You do need to take care of yourself. You need to find a way to fill yourself so you`re not so upset about this, and go out and start dating again in the world. I know it`s hard. You have to grieve the loss of this thing, accept the fact that she is not willing and that`s that and get on with it.

Kelsey in Pomona, what do you got?

KELSEY, POMONA: Hey, Dr. Drew.

PINSKY: Kelsey, what`s going on?

KELSEY: So, I just, you know, I`m with my fiance, and we have a baby together.

PINSKY: How old are you?

KELSEY: I`m 22.

PINSKY: Twenty-two and you got a baby? I couldn`t have raised a lizard at 22, but God bless you. All right.

KELSEY: Oh, but he`s amazing. He`s amazing.

PINSKY: And by the way, God forbid, you do it the old-fashioned way, get married before the baby. I know it`s radical for me to suggest that, but go ahead. So, what`s happening?

KELSEY: We tried. We tried. So, what we -- what the problem is, you know, sometimes he has a very negative view on life, and I don`t. And I -- it makes it hard sometimes.

PINSKY: Hold on.

KELSEY: And I just want to know how that`s going to affect the child.

PINSKY: Hold on. Well, let`s talk about what that negative view is. Is he depressed?

KELSEY: Well, he`s just like, all the time, he is like very anxious. He`s always, like, impatient. He`s, like --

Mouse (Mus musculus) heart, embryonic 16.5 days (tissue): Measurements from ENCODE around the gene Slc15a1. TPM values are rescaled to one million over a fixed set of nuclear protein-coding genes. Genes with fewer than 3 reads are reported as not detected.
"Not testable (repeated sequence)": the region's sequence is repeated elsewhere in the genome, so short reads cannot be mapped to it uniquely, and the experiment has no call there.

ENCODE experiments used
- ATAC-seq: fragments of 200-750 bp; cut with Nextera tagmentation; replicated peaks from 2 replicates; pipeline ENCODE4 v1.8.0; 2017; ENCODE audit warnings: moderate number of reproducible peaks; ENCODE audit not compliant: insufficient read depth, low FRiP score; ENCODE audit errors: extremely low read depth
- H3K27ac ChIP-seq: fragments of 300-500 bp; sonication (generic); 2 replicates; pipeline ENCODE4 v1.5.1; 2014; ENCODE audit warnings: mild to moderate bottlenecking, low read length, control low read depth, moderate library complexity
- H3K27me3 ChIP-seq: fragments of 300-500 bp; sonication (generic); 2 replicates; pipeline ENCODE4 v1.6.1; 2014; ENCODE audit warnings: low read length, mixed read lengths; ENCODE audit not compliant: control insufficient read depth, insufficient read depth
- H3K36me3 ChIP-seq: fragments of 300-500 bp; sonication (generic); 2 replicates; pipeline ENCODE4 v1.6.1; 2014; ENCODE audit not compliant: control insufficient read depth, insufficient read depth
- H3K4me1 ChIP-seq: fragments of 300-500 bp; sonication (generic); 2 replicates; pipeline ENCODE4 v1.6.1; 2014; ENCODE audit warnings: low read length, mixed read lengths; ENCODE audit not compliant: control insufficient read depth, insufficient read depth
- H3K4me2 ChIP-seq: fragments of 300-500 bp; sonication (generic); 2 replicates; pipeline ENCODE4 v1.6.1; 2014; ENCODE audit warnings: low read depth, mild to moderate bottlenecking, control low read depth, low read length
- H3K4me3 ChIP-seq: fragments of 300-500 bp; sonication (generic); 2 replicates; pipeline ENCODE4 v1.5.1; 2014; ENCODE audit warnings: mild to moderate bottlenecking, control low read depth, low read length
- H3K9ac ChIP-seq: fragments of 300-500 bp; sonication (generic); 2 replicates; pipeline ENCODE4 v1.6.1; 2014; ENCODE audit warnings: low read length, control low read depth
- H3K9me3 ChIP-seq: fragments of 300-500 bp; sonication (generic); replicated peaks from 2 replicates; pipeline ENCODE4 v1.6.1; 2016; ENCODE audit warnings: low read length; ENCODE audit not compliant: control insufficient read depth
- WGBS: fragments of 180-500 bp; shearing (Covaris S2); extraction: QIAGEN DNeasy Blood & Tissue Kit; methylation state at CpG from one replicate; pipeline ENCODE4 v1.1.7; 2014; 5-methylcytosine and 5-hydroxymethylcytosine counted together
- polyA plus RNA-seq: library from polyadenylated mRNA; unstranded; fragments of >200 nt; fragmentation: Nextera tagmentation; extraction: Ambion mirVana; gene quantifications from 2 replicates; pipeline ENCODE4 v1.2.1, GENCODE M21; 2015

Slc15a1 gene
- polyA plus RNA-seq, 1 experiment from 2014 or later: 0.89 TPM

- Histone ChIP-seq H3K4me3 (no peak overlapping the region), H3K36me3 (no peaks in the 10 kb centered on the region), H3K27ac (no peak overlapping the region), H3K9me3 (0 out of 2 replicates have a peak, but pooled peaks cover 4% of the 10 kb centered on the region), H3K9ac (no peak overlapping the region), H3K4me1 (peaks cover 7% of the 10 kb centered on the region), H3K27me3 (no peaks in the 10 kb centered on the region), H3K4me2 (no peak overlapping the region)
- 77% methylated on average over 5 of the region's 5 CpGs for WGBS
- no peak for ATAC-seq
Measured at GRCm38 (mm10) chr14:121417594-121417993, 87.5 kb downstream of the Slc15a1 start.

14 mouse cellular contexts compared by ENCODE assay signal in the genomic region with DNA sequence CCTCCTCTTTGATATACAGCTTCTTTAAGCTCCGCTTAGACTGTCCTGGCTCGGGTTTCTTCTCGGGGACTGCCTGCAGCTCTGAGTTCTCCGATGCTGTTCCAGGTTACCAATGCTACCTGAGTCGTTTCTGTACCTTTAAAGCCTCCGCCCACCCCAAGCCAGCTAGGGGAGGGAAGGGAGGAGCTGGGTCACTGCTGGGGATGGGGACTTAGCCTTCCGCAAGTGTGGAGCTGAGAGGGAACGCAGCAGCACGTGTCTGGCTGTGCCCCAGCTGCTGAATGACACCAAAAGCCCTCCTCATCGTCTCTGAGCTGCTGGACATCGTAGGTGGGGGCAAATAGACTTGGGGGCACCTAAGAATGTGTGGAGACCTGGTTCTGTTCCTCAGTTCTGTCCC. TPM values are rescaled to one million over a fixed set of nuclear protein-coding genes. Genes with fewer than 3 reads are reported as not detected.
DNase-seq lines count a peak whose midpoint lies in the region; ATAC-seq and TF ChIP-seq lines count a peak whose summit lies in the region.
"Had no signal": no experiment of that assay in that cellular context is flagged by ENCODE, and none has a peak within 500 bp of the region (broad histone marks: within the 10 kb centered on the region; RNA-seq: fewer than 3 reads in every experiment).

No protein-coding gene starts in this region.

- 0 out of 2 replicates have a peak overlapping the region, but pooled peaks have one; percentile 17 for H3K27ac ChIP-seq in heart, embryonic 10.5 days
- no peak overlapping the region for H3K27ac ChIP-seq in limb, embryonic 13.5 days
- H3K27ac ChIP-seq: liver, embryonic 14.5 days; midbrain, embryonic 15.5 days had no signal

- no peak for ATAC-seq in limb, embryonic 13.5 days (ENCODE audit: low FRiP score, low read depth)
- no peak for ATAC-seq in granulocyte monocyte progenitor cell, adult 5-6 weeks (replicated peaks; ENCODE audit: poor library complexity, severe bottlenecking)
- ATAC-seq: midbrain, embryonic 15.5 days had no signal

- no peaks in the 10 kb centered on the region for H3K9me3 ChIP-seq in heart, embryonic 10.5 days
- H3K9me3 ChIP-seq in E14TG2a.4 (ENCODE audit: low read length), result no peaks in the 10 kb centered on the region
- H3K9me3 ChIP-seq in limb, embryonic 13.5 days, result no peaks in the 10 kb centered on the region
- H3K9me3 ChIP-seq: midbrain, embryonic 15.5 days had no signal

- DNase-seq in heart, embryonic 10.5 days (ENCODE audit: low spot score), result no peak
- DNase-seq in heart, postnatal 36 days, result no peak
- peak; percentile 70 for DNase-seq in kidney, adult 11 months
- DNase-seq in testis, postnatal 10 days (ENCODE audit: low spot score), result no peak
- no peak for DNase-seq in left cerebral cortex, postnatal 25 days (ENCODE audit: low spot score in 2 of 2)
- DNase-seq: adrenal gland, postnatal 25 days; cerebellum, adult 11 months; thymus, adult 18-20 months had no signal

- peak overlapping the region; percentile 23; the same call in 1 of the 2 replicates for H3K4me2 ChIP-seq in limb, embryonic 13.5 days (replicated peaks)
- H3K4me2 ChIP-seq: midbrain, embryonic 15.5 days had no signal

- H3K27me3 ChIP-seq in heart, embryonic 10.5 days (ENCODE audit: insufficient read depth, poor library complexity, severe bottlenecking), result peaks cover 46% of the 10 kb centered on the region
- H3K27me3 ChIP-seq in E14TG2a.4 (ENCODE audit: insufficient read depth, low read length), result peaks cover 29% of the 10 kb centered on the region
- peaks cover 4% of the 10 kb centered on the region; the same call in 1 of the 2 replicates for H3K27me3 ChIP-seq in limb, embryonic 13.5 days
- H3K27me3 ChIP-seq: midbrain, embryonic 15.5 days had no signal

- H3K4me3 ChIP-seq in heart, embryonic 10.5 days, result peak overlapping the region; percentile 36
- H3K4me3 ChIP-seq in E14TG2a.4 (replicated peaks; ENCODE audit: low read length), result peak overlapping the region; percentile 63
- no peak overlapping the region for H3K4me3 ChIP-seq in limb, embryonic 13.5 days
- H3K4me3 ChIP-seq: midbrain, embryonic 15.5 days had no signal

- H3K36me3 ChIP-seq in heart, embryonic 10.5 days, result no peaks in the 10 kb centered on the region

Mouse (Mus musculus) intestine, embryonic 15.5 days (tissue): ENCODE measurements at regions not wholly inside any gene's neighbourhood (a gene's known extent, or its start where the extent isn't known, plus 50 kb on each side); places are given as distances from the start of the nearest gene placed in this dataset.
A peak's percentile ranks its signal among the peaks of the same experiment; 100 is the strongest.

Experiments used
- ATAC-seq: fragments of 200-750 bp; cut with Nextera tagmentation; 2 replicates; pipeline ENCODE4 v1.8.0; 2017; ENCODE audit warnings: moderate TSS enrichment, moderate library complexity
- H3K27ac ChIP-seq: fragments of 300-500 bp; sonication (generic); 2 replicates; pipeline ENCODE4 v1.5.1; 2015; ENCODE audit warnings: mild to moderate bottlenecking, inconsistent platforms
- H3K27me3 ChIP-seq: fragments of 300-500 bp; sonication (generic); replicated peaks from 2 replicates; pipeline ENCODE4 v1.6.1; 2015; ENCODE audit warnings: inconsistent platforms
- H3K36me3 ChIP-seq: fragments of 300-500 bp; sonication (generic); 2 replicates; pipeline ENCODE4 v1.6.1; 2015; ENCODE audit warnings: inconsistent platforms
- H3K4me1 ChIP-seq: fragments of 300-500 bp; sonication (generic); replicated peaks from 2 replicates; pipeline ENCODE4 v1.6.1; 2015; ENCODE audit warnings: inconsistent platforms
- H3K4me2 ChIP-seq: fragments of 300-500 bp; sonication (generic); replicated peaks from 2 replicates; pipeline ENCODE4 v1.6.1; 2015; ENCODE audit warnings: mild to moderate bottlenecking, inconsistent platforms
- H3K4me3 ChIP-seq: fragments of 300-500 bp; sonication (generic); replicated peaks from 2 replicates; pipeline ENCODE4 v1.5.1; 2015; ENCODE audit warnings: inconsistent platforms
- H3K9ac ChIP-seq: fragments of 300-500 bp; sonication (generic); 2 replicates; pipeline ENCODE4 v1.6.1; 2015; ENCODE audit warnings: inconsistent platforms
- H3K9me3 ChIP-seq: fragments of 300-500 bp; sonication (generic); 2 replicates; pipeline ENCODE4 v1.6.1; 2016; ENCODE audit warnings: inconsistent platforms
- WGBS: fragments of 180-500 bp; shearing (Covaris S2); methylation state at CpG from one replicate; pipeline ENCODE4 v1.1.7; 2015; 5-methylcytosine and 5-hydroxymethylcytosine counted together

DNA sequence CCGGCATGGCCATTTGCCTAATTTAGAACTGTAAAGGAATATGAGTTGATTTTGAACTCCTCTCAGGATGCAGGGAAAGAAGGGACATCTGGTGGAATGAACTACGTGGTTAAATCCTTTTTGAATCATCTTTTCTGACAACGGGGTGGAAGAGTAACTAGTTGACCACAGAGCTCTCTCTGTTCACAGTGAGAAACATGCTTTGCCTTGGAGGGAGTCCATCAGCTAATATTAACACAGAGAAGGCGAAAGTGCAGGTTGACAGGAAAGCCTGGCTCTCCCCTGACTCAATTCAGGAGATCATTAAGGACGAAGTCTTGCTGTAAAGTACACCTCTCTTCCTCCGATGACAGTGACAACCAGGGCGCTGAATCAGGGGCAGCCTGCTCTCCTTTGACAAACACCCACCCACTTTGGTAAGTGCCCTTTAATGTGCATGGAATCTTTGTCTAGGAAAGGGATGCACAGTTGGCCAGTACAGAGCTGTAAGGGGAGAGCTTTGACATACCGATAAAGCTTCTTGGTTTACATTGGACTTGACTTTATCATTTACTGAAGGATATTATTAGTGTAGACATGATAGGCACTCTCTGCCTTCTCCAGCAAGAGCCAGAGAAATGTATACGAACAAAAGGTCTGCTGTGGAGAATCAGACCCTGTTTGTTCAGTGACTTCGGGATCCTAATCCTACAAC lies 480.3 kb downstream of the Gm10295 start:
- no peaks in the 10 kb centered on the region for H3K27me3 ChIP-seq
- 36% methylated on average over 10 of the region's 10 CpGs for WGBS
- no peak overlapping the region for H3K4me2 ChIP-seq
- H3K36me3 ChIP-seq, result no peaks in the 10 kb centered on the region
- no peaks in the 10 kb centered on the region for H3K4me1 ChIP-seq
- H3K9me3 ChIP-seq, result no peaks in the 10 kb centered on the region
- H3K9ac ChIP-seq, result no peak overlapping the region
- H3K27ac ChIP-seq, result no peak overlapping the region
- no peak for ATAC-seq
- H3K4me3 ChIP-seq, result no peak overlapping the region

PINSKY: Irritable?


PINSKY: OK. Is he complaining of depression?

KELSEY: Yes, all the time.

PINSKY: Is he smoking pot or drinking or doing drugs?


PINSKY: Why do I smell pot? I almost can smell it. Why do I smell weed?


PINSKY: You sure?


PINSKY: Because people smoke weed a lot can get that way, get very irritable. It has an effect on them. OK. So, it just sounds -- and he`s how old, again?

KELSEY: He`s 23. He`s about to be 24.

PINSKY: OK. Couple things. Men, males that age sometimes can be very anxious about their career and taking care of their family. I mean, he`s gotten into this at a young age, and that may be some of his anxiety. Is he set up in his life? Is he got a career going?

KELSEY: No. Right now, he`s unemployed.

PINSKY: Yes. Any time at 23-year-old starts out -- right now, whatever follows, whatever they`re describing is not good. Well, right now -- OK. Stop. So, here`s the deal. That may be what he`s upset about. He needs to start getting a place for himself that satisfies him in the world, Kelsey. Men need to work. They do.

Well, women do, too, obviously, but this -- your guy, as you`re describing him, it sounds like somebody that needs to work and needs to move along in life a little bit. You`ve got to help him do that. You`ve got to support him doing that. Otherwise, he`s going to languish. He sounds like he is really in trouble, and he may be depressed.

KELSEY: Yes. He needs your help, Dr. Drew.

PINSKY: Well, I`m giving it to you right now. And here`s the deal --

KELSEY: He needs to talk to you one-on-one.

PINSKY: Well, you know, I don`t have magic potions except to say that he should see somebody to be evaluated for depression, because if, in fact, he`s depressed, that could be holding him back and preventing him from going out and doing these things.

April in Iowa. What do you got, April?

APRIL, IOWA: Hi, Dr. Drew.